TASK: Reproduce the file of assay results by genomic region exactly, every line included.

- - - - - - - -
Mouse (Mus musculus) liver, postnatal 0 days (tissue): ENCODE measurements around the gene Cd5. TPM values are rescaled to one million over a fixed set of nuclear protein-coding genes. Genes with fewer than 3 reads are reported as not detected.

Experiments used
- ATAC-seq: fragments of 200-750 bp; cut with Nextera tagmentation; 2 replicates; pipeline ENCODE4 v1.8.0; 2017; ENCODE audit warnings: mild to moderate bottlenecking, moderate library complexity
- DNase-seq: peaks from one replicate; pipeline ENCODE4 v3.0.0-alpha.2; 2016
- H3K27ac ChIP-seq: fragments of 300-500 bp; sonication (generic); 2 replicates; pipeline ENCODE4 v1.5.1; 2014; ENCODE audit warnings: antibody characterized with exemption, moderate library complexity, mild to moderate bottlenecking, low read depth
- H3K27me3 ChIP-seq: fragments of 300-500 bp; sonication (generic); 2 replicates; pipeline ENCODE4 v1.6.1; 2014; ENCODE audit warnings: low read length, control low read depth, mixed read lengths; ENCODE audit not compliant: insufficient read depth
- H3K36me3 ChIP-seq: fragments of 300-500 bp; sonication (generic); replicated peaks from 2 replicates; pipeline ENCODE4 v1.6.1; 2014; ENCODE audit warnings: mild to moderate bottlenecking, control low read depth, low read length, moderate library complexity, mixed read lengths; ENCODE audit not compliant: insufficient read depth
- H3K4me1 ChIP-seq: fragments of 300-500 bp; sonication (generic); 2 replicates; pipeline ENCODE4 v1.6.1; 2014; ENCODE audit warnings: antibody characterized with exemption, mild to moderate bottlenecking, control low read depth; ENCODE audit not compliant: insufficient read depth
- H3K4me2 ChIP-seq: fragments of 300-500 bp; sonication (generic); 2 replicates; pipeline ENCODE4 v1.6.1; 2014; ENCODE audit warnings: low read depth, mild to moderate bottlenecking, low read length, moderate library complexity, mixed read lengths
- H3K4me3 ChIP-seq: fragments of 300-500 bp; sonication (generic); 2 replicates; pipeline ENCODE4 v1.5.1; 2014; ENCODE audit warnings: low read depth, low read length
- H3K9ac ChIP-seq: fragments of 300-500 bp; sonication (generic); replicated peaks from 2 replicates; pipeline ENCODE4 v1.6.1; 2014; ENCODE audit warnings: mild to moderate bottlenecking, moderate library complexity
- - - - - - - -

Mouse (Mus musculus) liver, postnatal 0 days (tissue): ENCODE measurements around the gene Cd5. TPM values are rescaled to one million over a fixed set of nuclear protein-coding genes. Genes with fewer than 3 reads are reported as not detected.

Experiments used
- ATAC-seq: fragments of 200-750 bp; cut with Nextera tagmentation; 2 replicates; pipeline ENCODE4 v1.8.0; 2017; ENCODE audit warnings: mild to moderate bottlenecking, moderate library complexity
- DNase-seq: peaks from one replicate; pipeline ENCODE4 v3.0.0-alpha.2; 2016
- H3K27ac ChIP-seq: fragments of 300-500 bp; sonication (generic); 2 replicates; pipeline ENCODE4 v1.5.1; 2014; ENCODE audit warnings: antibody characterized with exemption, moderate library complexity, mild to moderate bottlenecking, low read depth
- H3K27me3 ChIP-seq: fragments of 300-500 bp; sonication (generic); 2 replicates; pipeline ENCODE4 v1.6.1; 2014; ENCODE audit warnings: low read length, control low read depth, mixed read lengths; ENCODE audit not compliant: insufficient read depth
- H3K36me3 ChIP-seq: fragments of 300-500 bp; sonication (generic); replicated peaks from 2 replicates; pipeline ENCODE4 v1.6.1; 2014; ENCODE audit warnings: mild to moderate bottlenecking, control low read depth, low read length, moderate library complexity, mixed read lengths; ENCODE audit not compliant: insufficient read depth
- H3K4me1 ChIP-seq: fragments of 300-500 bp; sonication (generic); 2 replicates; pipeline ENCODE4 v1.6.1; 2014; ENCODE audit warnings: antibody characterized with exemption, mild to moderate bottlenecking, control low read depth; ENCODE audit not compliant: insufficient read depth
- H3K4me2 ChIP-seq: fragments of 300-500 bp; sonication (generic); 2 replicates; pipeline ENCODE4 v1.6.1; 2014; ENCODE audit warnings: low read depth, mild to moderate bottlenecking, low read length, moderate library complexity, mixed read lengths
- H3K4me3 ChIP-seq: fragments of 300-500 bp; sonication (generic); 2 replicates; pipeline ENCODE4 v1.5.1; 2014; ENCODE audit warnings: low read depth, low read length
- H3K9ac ChIP-seq: fragments of 300-500 bp; sonication (generic); replicated peaks from 2 replicates; pipeline ENCODE4 v1.6.1; 2014; ENCODE audit warnings: mild to moderate bottlenecking, moderate library complexity